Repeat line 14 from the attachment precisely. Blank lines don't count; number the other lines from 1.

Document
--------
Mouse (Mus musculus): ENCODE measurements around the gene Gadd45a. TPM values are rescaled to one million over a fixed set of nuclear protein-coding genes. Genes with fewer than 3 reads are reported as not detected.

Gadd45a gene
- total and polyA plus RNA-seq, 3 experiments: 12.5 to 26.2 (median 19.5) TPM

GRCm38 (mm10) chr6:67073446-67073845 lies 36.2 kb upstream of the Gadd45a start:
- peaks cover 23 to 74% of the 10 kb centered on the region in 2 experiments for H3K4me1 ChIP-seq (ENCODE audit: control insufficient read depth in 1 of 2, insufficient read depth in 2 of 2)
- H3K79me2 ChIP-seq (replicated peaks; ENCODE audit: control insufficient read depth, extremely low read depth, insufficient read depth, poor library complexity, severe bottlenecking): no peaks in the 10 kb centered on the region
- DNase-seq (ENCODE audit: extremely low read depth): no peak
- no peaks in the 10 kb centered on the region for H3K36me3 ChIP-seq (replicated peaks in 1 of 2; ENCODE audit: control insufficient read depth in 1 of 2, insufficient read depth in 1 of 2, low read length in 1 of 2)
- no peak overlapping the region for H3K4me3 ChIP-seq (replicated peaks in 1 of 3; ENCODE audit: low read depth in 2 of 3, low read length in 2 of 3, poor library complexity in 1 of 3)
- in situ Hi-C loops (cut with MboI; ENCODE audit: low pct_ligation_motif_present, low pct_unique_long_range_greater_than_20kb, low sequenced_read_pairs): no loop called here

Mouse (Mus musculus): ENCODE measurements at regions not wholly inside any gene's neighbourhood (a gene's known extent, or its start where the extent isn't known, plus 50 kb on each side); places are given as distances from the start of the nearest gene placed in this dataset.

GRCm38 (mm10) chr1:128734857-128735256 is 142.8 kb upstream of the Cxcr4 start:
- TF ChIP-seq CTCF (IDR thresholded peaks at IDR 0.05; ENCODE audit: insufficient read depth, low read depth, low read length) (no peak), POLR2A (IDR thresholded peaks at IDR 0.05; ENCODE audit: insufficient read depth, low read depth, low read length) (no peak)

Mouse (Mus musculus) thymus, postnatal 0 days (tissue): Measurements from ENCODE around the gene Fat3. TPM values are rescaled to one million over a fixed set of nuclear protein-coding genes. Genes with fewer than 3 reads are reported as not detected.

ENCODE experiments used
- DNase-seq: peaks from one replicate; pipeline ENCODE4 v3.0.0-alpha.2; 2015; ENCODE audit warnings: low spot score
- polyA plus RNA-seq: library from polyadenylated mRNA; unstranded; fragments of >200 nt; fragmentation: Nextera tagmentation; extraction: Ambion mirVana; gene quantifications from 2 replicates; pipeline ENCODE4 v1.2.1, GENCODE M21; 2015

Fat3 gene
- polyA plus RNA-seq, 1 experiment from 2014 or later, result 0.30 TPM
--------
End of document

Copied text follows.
Mouse (Mus musculus) thymus, postnatal 0 days (tissue): Measurements from ENCODE around the gene Fat3. TPM values are rescaled to one million over a fixed set of nuclear protein-coding genes. Genes with fewer than 3 reads are reported as not detected.